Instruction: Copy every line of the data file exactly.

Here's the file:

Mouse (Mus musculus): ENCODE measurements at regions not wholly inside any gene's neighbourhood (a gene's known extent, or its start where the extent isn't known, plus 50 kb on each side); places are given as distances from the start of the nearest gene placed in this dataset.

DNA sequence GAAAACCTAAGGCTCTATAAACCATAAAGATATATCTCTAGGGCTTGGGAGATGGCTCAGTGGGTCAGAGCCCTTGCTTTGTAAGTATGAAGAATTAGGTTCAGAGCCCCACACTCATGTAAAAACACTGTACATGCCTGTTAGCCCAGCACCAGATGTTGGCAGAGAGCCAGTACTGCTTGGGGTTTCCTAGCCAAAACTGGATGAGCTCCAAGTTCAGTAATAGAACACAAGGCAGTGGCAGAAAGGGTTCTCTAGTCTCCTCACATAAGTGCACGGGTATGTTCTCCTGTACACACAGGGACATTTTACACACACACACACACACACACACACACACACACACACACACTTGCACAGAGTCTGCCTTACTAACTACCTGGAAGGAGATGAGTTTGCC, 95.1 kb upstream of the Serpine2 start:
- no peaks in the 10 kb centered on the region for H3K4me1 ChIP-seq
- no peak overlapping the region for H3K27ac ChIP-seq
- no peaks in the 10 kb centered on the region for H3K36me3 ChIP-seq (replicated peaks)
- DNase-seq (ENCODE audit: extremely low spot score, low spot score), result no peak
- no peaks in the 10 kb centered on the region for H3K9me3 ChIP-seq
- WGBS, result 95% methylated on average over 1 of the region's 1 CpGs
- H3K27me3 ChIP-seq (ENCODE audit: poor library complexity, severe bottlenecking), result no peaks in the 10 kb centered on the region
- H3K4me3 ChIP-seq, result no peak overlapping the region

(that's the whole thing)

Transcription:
Mouse (Mus musculus): ENCODE measurements at regions not wholly inside any gene's neighbourhood (a gene's known extent, or its start where the extent isn't known, plus 50 kb on each side); places are given as distances from the start of the nearest gene placed in this dataset.

DNA sequence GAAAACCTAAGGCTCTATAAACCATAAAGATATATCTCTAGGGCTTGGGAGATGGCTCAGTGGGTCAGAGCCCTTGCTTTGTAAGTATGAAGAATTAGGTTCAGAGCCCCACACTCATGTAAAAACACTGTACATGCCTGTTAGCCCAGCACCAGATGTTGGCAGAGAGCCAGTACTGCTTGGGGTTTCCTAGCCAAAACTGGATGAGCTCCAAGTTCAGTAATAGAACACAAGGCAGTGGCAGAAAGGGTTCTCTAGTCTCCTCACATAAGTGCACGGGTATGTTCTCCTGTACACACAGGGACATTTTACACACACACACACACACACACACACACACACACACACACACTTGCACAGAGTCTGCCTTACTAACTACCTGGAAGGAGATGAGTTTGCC, 95.1 kb upstream of the Serpine2 start:
- no peaks in the 10 kb centered on the region for H3K4me1 ChIP-seq
- no peak overlapping the region for H3K27ac ChIP-seq
- no peaks in the 10 kb centered on the region for H3K36me3 ChIP-seq (replicated peaks)
- DNase-seq (ENCODE audit: extremely low spot score, low spot score), result no peak
- no peaks in the 10 kb centered on the region for H3K9me3 ChIP-seq
- WGBS, result 95% methylated on average over 1 of the region's 1 CpGs
- H3K27me3 ChIP-seq (ENCODE audit: poor library complexity, severe bottlenecking), result no peaks in the 10 kb centered on the region
- H3K4me3 ChIP-seq, result no peak overlapping the region